In the same approach that POOF used in analyzing the myth about the Battle of Taliwa, we will next take a step by step approach to chronologically list the key events that will help us understand the real history of the Apalachee, Apalachicola and Appalachian Mountains.
The final article on the Apalachee and Apalachicola will include a linguistic analysis of the words Apalache, Apalachicola, Appalachian, Palache, Palachicola and Chicora. This will be grounded in the cultural information furnished by René de Laudonnière, Commander of Fort Caroline (1564-1565) and the Rev. Charles de Rochefort in 1658.
Colonial Era archives and literature
1536 – Núñez Cabeza de Vaca
The first mention of the Apalache was the report made by one of the four survivors of the Pánfilo de Narváez Expedition (1528-1536). De Vaca stated that the Natives in the vicinity of Tampa Bay, Florida told him that the Apalache, living in the mountains about two weeks journey north of them had so much gold that the important buildings in their towns were covered with gold. Actually, as we will learn from the Rev. De Rochefort, this was true. Nevertheless, the story kicked off a century of fruitless search by Spanish for the “Seven Golden Cities of Civola” . . . somewhere in the hinterland of North America.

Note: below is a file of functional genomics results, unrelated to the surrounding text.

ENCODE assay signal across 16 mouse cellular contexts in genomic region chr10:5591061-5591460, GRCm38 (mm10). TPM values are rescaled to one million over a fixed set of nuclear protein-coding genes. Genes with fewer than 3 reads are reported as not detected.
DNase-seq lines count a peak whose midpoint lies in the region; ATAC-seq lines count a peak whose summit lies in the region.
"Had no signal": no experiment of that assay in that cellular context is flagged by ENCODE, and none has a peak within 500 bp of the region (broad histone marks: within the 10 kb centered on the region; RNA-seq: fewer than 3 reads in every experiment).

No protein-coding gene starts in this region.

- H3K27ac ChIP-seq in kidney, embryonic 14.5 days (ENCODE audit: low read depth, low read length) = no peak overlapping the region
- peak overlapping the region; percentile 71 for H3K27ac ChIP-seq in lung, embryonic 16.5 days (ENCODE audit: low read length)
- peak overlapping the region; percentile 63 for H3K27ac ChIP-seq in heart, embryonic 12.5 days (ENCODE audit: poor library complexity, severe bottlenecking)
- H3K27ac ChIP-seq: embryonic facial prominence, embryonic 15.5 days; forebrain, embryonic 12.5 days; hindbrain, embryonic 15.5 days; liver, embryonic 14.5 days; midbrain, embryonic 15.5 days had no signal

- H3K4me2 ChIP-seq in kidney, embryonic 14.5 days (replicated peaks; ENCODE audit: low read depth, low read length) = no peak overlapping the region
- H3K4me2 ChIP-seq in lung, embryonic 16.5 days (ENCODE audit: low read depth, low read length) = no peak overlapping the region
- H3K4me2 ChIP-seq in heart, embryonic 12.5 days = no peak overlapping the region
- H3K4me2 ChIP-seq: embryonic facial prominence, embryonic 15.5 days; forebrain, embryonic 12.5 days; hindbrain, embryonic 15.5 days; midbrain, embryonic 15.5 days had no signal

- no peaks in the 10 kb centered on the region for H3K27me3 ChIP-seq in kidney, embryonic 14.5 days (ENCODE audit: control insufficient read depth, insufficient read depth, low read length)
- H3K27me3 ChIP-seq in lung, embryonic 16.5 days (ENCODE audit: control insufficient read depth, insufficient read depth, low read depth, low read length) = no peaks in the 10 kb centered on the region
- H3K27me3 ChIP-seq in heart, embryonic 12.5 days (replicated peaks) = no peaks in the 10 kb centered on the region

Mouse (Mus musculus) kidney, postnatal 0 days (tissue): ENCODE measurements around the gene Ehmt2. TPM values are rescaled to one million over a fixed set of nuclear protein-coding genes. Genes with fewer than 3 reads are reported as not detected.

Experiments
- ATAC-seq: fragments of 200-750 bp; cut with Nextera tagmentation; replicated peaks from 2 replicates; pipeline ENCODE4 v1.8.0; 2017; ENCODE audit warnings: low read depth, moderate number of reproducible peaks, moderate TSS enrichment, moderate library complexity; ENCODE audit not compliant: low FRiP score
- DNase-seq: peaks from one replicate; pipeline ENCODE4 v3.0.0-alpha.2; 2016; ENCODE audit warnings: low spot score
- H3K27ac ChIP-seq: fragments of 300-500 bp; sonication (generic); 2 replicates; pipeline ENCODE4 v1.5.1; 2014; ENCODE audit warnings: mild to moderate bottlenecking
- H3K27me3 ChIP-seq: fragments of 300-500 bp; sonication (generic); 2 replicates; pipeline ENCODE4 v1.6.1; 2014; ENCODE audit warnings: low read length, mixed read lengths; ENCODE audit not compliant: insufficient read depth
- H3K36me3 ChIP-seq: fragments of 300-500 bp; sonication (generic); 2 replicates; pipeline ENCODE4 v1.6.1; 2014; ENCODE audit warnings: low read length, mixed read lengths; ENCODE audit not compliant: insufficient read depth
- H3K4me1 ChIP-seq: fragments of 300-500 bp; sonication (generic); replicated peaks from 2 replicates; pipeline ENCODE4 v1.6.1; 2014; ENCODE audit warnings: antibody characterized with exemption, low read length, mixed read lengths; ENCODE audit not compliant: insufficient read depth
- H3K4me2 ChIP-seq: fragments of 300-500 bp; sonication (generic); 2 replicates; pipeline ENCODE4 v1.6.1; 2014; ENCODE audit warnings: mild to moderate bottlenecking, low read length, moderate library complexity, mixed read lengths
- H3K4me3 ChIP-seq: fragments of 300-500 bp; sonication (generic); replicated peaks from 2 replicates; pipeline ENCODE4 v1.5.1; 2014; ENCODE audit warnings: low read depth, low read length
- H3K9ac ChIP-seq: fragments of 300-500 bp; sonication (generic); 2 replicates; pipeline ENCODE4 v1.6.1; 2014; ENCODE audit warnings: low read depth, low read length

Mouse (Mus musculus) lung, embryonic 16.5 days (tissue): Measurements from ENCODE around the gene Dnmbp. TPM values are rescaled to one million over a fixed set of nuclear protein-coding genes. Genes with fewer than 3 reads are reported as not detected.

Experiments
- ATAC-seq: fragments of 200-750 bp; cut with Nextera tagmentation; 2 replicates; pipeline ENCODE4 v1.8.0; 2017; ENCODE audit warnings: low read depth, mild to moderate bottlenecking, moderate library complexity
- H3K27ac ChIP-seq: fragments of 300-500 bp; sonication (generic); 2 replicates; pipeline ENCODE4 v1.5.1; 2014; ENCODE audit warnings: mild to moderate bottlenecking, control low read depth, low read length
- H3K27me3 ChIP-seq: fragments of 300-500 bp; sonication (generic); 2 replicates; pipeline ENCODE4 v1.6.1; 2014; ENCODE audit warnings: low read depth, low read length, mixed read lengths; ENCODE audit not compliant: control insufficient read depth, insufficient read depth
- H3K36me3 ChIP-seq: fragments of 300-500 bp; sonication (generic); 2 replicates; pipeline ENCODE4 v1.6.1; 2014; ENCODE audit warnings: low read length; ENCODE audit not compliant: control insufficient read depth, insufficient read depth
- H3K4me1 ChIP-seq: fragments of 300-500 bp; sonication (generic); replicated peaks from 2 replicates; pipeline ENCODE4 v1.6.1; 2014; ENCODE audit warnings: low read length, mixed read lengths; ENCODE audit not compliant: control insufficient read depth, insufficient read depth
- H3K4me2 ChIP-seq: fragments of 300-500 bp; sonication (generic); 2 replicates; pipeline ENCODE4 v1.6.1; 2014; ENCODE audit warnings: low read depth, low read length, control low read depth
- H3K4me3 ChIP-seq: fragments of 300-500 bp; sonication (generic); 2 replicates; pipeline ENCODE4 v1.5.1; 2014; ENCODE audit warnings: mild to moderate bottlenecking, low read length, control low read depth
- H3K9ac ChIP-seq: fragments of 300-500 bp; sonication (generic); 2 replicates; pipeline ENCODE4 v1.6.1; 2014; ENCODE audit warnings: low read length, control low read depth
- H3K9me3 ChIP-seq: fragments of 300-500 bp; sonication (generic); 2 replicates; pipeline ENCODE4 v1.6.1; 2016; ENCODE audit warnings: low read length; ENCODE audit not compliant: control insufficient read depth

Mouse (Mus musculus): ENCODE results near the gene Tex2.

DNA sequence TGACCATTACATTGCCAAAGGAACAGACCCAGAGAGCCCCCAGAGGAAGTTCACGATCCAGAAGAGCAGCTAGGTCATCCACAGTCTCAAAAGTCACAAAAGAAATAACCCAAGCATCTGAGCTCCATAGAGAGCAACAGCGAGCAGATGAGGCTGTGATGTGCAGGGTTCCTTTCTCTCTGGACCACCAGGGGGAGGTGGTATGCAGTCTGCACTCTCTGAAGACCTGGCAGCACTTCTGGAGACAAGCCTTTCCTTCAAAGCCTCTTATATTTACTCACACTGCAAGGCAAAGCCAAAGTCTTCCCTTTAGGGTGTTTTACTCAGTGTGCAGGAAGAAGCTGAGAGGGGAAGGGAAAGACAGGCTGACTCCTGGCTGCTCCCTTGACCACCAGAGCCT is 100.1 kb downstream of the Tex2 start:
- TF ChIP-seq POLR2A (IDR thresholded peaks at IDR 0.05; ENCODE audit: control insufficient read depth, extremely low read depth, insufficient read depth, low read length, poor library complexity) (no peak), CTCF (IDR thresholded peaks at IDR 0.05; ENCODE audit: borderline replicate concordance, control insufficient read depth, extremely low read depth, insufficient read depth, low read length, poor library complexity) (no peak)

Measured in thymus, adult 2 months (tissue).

Note: The Wikipedia article on “Apalachee People,” inaccurately attributes events during the De Soto Expedition to the Narváez expedition.
1539 – Hernando de Soto Expedition
When the Spanish first explored Florida, the only region that was conducive to growing Indian corn was the Red Clay Hills east of the Apalachicola River. The first village that the Spaniards encountered in this region was named Apalachen. De Soto assumed that he had found the Province of Apalache, but never could find any evidence of gold deposits. From then on, the Spanish called these people Apalache, even they did not call themselves by that name. The significance of Apalachen will be explained under linguistics.
The people that de Soto encountered in northwest Florida were not living in the town sites with large mounds at this time. The capital of their province, Anihaica, was 5.33 miles southeast of Lake Jackson Mounds, which archaeologists believe was abandoned around 1500 AD. It is quite possible that a smallpox plague had decimated the population of the original capital.
Note: Anihaica is labeled a “Southern Muskogean word of unknown meaning” by Florida anthropologists. Actually, its meaning is known by the People of One Fire. It is a Southern Arawak word from Peru and means, “Elite – Place of.”
In late February of 1540, as De Soto was departing the Florida Panhandle, he asked the locals where he could find gold. They told him that two week journey northward was the King of Yupaha. That province had plenty of gold. Yupaha appears to be the words Yupa Ahau or Yupa Lord. It is not clear where this lord lived in 1540, but the ethnic name survived among the 18th century Creeks as the Upataw (Upitoi) People. The chroniclers of DeSoto never mentioned Yupaha or Apalache again.
When the De Soto Expedition reached the southern edge of the Kingdom of Apalache at the towns of Tama and Okvte (Ocute in Spanish), it was encouraged to turn eastward by talks of a wealthy province in what is now eastern South Carolina. Otherwise, the conquistadors would have headed straight toward the heart of Apalache.